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Dinah Washington

Dinah Washington

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One of the first great crossover artists, Dinah Washington was a popular jazz singer who made equally successful ventures into R&B and pop. Born Ruth Jones in Alabama and raised in Chicago, she grew up singing gospel in church and turned professional after winning a talent contest at age 15. Three years later she had a regular gig at Chicago's Garrick Bar, performing in its upstairs room while Billie Holiday sang downstairs. Vibraphonist Lionel Hampton came to see her here and hired her to his band, where she stayed for three years; he is also credited with giving her stage name. Soon after joining Hampton she cut her own debut, "Evil Gal Blues." This and its equally bawdy followup, "Salty Papa Blues" were both hits and eventually led to her leaving Hampton's band in 1946. Washington's brassy and imposing voice, and her musical versatility, became the keys to her style and success. Signing to Mercury that year, she initially hit with Fats Waller's "Ain't Misbehavin'" and continued a run of hits that lasted until the early '60s. Though still primarily a jazz artist, she recorded in various genres including pop (the standard "Harbor Lights") and country (Hank Williams' "Cold, Cold Heart"). She also...

One of the first great crossover artists, Dinah Washington was a popular jazz singer who made equally successful ventures into R&B and pop. Born Ruth Jones in Alabama and raised in Chicago, she grew up singing gospel in church and turned professional after winning a talent contest at age 15. Three years later she had a regular gig at Chicago's Garrick Bar, performing in its upstairs room while Billie Holiday sang downstairs. Vibraphonist Lionel Hampton came to see her here and hired her to his band, where she stayed for three years; he is also credited with giving her stage name. Soon after joining Hampton she cut her own debut, "Evil Gal Blues." This and its equally bawdy followup, "Salty Papa Blues" were both hits and eventually led to her leaving Hampton's band in 1946. Washington's brassy and imposing voice, and her musical versatility, became the keys to her style and success. Signing to Mercury that year, she initially hit with Fats Waller's "Ain't Misbehavin'" and continued a run of hits that lasted until the early '60s. Though still primarily a jazz artist, she recorded in various genres including pop (the standard "Harbor Lights") and country (Hank Williams' "Cold, Cold Heart"). She also had success in the "dirty blues" genre, with suggestive records that were often sold "under the table" at stores: "Big Long Slidin' Thing" and "TV Is the Thing This Year" respectively built double-entendres out of a trombone and the television dial. Her albums often featured the jazz side of her repertoire; the 1964 album Dinah Jams found her in the company of Max Roach, Clifford Brown and other notables. She debuted at the Newport Jazz Festival in 1955 and played there over the next four years. 1959 brought her first full-fledged pop hit, What a Diff'rence a Day Makes," which led to a string of smoother, orchestrated records for the pop market; these weren't always appreciated by her original fans. But she also cut a rock & roll song with Brook Benton ("A Rockin' Good Way to Mess Around and Fall in Love") which went Top Ten in 1960. And her last charted single, 1963's "Soulville," was in a Ray Charles-styled gospel/soul vein. Washington's personal life was often troubled. She was married seven times and once fired her fifth husband, saxophonist Eddie Chamblee, during a performance. An overdose of diet pills mixed with alcohol caused her death at age 39.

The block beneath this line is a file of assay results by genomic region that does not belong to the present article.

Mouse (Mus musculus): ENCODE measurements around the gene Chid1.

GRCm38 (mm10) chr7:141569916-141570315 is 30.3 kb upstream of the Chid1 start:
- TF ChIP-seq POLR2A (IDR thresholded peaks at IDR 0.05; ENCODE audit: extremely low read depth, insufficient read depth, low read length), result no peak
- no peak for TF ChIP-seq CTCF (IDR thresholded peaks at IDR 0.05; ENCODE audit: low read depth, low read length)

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 Crescendo (1957) Guest
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